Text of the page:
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and the frightful influence of bad example is almost always successful. Christian Mothers will have to weep over the ruin of their children's souls, and what consolation is there for such a grief as theirs? There is a Christian Rama, and a Christian Rachel, ever wailing in the Church: do you, sweet Innocents of Bethlehem, comfort these mothers, by praying for their little ones. Pray that our times may grow less evil, and that parents may have less need to fear, than they now have—that the first step taken by their children in the world, will be death to their souls.
ARCHBISHOP OF CANTERBURY, AND MARTYR.
The Catholic Church in England celebrates, to-day, the Octave of St. Thomas of Canterbury. It is but fitting, that the Country, which was beautified with the blood of the illustrious Martyr, should honour his memory with an especial fervour, and keep up his Feast during the joyful Octaves of Stephen, of John the Beloved Disciple, and of the Innocents of Bethlehem.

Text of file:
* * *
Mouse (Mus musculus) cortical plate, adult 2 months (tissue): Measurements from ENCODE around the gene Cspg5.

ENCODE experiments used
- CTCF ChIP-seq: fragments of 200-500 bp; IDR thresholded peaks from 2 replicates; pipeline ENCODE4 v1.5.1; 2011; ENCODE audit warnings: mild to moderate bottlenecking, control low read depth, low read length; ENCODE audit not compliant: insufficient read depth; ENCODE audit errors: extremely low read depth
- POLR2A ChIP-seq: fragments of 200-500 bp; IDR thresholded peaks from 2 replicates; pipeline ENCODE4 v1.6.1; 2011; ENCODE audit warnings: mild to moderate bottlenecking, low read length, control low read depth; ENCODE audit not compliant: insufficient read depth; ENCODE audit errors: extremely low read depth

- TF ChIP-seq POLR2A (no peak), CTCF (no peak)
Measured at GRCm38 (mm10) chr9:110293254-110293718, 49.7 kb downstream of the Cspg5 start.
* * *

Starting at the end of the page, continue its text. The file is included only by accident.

We have seen, on the Feast itself, how the Catholic world gave expression, through the sacred Liturgy, to its love of our great Martyr. In the Ages of Faith, a victory gained by the Church was considered as a victory for the whole human race. It is impossible for us to write the Lives of the Saints in our Liturgical Year, which is crowded enough as it is;— and hence we cannot enter, with anything like detail, into the actions of this the Martyr for the Liberty of the Church. But we cannot withhold from our readers the following eloquent proof of the affection and esteem in which St. Thomas was held by those who had been eye-witnesses of his sublime virtues. It is a Letter written by Peter of Blois, Archdeacon of Bath, to the Canons of Beauvoir, a few days after the Martyrdom of the Saint, whose blood was still on the pavement of the Metropolitan Church of Canterbury. Let us notice, as we read it, the selfpossessed and meek enthusiasm, with which even the grandest victories of the Church inspire her children.